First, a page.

|I think this bowtie is a bit big for me!|
The spunk and intelligence of many dogs who come into rescue from sad circumstances never fails to amaze me, and my newest foster Petey is no exception. He may be all of ten pounds soaking wet, geriatric, completely blind, deaf, with rotten teeth, and obviously has been terribly neglected, but no one ever told HIM that. He is one independent dude, who in five short days has learned to negotiate the whole house and most of the back yard, much of it without even lowering his head to sniff the ground any more.
|Let's see, kitchen ahead and to the right....|
He can now find his way between the living room, kitchen, and my office without bumping into a thing. With a few missteps, he can make his way from the mudroom at the back of the house to the kitchen near the front. The dining room is more of a challenge because of chair legs, but he does amazingly well. Mostly he will try to find his own way out of Chair Leg Forest, but occasionally when he gets stuck he will sit down and squeak until I give him a hand. I try to wait a little bit longer each time he squeaks, keeping in mind a poem (by Ogden Nash, I believe) I learned when my daughter was about two and which I think I have quoted on this blog in the past:
I see him stumble on the rung,
But do not run to get him.
He's learning how to climb, and I
Am learning how to let him.
Petey is also very competent in the back yard – he no long bumps into fences. The large puddles currently forming from our first day of heavy rain in a long, long time are a bit of a challenge to him, but usually I just carry him over them to higher, drier ground.
Petey is not keen on his crate, voicing his opinion loudly before settling down to sleep, or waking up and demanding his servant come let him out. However, he loves his oval dog bed and can find his own way in and out of the basket with no problem. While the crate is a necessity at times - like on our trip to the vet yesterday - he has the run of the house when I am home, and an xpen around his basket when I must go out for more than a half hour or so.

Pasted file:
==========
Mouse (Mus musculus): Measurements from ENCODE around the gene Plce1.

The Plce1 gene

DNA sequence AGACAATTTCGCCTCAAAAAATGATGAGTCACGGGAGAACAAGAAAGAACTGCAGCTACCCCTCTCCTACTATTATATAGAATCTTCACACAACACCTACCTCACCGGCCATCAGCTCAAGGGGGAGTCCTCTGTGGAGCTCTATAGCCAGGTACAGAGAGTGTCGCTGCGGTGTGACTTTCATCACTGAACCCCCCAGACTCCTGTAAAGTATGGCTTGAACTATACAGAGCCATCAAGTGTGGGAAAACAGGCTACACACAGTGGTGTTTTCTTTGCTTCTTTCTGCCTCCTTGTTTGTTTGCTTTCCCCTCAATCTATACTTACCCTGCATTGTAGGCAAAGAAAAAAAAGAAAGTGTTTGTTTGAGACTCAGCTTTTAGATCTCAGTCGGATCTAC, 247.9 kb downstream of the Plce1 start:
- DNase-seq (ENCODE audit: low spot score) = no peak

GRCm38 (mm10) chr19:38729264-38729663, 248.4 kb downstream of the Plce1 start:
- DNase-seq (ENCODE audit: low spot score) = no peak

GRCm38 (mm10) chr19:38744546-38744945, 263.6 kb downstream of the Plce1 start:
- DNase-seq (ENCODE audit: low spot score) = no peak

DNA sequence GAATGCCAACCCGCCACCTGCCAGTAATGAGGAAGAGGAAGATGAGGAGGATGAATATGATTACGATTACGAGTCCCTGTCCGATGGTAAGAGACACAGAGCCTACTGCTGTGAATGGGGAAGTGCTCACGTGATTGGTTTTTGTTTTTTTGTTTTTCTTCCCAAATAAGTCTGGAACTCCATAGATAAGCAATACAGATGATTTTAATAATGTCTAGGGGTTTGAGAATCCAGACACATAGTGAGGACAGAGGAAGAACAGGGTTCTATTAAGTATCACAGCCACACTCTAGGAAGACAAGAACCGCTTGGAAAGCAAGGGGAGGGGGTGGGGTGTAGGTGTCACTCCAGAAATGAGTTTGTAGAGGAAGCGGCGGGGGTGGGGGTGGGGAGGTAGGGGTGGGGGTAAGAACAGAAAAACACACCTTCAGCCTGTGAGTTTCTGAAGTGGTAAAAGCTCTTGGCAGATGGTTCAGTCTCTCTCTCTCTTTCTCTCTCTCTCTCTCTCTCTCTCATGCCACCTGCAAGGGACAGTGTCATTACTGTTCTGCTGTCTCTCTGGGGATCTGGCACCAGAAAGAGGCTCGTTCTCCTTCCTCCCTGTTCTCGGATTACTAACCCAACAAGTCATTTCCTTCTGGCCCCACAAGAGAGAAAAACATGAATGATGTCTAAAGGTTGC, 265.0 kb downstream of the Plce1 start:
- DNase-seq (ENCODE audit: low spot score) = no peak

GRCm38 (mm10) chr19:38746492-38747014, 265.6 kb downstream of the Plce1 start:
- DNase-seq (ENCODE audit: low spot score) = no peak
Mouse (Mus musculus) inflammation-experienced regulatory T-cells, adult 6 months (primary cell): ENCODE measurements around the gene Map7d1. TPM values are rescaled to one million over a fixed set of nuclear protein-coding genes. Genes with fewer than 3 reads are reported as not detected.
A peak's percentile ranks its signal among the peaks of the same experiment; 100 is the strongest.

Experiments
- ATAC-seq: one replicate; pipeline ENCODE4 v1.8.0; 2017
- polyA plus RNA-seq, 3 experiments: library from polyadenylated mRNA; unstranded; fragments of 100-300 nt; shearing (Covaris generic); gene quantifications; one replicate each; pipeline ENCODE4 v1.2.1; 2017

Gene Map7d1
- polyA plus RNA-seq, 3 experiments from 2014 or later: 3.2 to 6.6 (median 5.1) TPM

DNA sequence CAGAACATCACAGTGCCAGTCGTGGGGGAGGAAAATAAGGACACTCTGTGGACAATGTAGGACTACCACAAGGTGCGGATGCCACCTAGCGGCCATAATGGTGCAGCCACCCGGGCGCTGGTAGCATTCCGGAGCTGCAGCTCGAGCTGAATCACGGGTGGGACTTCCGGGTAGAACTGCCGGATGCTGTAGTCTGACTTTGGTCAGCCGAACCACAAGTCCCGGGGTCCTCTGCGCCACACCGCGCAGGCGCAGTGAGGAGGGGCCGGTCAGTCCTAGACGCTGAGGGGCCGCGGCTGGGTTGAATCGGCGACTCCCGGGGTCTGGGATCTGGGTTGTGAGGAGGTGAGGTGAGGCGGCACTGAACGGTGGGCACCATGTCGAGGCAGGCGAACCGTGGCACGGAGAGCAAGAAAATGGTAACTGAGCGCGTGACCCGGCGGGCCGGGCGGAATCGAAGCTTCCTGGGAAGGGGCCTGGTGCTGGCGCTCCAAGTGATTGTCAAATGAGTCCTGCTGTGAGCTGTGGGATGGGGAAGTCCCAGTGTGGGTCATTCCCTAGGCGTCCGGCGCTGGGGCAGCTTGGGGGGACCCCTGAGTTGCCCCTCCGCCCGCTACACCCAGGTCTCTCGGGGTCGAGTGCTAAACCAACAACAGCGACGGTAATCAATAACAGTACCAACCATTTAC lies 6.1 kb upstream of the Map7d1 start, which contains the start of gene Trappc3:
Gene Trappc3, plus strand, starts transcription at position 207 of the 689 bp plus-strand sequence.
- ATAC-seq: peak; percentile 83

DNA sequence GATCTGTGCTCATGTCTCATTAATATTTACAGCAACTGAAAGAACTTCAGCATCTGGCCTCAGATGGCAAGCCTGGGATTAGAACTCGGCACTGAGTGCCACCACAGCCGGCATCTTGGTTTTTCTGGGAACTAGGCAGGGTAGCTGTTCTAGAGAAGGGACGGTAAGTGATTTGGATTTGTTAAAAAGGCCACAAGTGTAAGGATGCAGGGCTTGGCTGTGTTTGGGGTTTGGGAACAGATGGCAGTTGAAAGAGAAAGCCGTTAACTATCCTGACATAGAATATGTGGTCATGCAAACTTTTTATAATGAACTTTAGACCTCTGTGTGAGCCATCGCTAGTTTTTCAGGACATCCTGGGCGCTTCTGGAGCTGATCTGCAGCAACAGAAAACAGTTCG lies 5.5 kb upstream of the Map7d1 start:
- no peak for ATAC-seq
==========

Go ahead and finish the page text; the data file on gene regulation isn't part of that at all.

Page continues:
He is completely comfortable with Sadie and Becky and Allie, though they are not so sure what to make of him.
|Sadie: MOMMMM.....He's staring at me again!|
|Petey: Silly cow! Doesn't he know I can't see????|
Petey chows down like there's no tomorrow - he has no problem at all finding his dish! Because of his rotten teeth, he is on canned food only, and he likes most varieties. But today's salmon and sweet potato was a Big Fail. He flatly refused to eat it, backing away in disgust until I, needing to get his medications into him, opened a can of lamb and rice and offered him that. Half a can was gone in a heartbeat.
|I dunno about the service here. A guy could starve waiting for dinner to arrive.|
He is incredibly clean – not a single accident in the house - and does his business as soon as he feels his feet on the grass outside. He likes to be warm, and gets quite trembly when naked. I stopped by the SPCA yesterday and they loaned me a sweater which fits him perfectly - much better than wearing his fleece-lined parka inside, and warmer than his "Born To Run" teeshirt, though both have their uses.
|Just watch me - Speedy Petey!|
We’ve begun a little leash training - trying to get him to follow the tug of a leash in the yard or house. He will follow for a few seconds but then he plants his butt on the ground and rolls over. It’s rather like trying to walk a cat on leash – I follow him rather than the reverse! See, he's no dummy - he knows who's in control!
But the most amusing aspect of this little dog that could is the effort he puts into make his bed. Sometimes it takes him a full twenty minutes of scratching and shoving and twisting and turning and pulling and pushing and mouthing and tugging to get his blanket just where he wants it. Try taking the blanket away and he is inconsolable - he will scratch at the pad in the basket and then give up in disgust and walk away to search for a better spot. Here's a video taken part way through his bed making effort - and although it ends with him settling down, he was back up working on it again as soon as I switched off the video. (I apologize for the darkness - I cannot seem to get the camera to allow in more light in the video mode).